Results Top

A total of 16 patients were operated upon and followed up for a mean of 24 months. The mean preoperative Tegner Lysholm score was 73.5±12.61, ranging from 44 to 85.

Three patients were good, nine were considered fair, and four had poor knee scores.

None of our patients had a positive Mc-Murrays test or had any effusion or catching/locking at the final follow-up. Two of our patients still experienced medial joint line tenderness and pain with stairs, squatting, and walking long distances. They showed inferior Lysholm scores. Both were degenerative tears with grade 2 medial compartment changes at the time of the index procedure. The mean±SD postoperative Lysholm score at the final follow-up was 93.75±6.90. A total of 14 patients were excellent on the Lysholm score, 1 was good, and one had fair results. This shows a statistically significant improvement as compared with the preoperative Lysholm score after root repair, with a P value of less than 0.001 ([Table 1]).
Table 1 The mean preoperative and postoperative Lysholm score showing statistical improvement after root re-insertion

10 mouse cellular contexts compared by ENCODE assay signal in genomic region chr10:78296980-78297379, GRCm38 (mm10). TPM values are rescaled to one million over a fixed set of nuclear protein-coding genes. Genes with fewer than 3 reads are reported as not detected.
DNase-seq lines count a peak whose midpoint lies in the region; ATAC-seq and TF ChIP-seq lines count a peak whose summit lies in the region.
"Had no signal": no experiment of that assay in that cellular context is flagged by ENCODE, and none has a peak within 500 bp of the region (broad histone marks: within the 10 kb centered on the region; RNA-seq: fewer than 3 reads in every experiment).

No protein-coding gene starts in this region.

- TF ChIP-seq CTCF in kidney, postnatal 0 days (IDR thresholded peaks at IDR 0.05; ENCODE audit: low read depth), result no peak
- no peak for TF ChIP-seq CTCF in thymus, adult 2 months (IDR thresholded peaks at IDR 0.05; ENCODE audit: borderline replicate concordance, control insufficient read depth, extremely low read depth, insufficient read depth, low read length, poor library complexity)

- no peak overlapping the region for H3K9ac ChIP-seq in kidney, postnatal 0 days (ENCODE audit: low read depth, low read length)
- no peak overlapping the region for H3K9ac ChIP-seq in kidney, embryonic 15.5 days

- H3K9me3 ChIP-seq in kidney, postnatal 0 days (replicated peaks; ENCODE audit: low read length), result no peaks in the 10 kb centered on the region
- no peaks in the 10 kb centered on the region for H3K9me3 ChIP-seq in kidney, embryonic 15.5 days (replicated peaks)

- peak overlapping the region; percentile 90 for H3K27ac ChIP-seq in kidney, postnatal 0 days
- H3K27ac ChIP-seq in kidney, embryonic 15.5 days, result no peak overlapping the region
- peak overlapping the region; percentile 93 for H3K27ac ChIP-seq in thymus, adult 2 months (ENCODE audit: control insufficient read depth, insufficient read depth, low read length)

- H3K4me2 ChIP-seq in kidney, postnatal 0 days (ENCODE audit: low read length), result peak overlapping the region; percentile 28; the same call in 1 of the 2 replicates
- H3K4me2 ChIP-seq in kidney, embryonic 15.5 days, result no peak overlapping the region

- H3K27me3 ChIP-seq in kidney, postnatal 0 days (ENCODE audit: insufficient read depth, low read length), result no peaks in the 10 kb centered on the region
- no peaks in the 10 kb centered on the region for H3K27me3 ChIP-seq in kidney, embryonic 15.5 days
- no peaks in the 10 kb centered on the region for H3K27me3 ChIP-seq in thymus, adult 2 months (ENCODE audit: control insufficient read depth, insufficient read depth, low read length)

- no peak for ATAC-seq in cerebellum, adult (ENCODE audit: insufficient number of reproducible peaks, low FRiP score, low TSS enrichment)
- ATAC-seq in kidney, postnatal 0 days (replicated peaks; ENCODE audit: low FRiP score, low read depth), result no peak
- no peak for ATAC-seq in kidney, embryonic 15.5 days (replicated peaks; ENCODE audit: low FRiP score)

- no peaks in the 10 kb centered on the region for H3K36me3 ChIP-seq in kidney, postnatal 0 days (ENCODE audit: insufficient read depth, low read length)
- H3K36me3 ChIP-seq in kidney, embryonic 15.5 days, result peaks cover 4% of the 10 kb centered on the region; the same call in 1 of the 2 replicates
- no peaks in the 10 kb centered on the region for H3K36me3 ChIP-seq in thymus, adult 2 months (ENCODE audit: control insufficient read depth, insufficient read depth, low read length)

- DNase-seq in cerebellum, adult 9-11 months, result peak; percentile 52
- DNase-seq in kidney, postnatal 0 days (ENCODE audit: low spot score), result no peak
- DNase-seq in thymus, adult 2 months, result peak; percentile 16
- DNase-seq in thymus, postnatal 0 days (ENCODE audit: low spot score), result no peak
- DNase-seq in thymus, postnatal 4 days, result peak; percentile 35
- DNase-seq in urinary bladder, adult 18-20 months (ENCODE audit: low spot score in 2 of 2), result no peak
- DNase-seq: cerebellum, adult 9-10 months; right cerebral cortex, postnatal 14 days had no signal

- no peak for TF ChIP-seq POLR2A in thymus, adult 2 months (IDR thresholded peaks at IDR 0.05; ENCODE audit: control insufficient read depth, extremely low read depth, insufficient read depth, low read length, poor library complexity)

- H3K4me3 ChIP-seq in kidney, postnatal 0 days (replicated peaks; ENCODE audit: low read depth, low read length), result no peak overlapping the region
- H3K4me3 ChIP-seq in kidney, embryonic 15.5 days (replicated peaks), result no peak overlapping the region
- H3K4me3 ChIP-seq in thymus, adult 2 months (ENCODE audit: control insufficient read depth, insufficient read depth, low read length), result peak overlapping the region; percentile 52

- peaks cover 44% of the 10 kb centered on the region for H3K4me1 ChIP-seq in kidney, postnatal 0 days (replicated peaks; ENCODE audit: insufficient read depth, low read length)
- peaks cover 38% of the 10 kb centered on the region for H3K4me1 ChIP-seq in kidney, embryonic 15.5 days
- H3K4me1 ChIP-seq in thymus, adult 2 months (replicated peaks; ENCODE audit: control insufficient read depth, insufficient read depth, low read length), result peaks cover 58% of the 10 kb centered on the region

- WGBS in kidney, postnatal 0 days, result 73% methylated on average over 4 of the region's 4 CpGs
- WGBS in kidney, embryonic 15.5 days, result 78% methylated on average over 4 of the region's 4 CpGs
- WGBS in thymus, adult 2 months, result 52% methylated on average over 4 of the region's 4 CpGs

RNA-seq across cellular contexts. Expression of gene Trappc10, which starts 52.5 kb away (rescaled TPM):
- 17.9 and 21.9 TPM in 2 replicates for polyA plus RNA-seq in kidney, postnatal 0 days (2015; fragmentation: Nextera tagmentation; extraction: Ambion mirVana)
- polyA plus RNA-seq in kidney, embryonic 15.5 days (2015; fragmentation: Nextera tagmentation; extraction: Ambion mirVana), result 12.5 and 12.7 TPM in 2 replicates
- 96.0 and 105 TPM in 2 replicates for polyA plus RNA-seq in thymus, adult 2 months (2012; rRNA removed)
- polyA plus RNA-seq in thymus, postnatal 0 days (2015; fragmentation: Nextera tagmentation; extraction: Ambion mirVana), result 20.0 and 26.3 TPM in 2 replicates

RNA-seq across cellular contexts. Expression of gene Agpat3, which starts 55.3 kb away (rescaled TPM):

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When we compared the traumatic degenerative patients as two different subsets, we found that the mean preoperative and postoperative Lysholm scores were higher for the traumatic group. Furthermore, the amount of improvement was marginally higher for the traumatic patients as compared with those with degenerative tears; this was not statistically significant, with a P value of 0.758 preoperatively and 0.299 postoperatively. We also found that the mean age for traumatic patients was statistically lower, with P value of 0.002, as compared with the degenerative group, which showed a higher mean age ([Table 2]).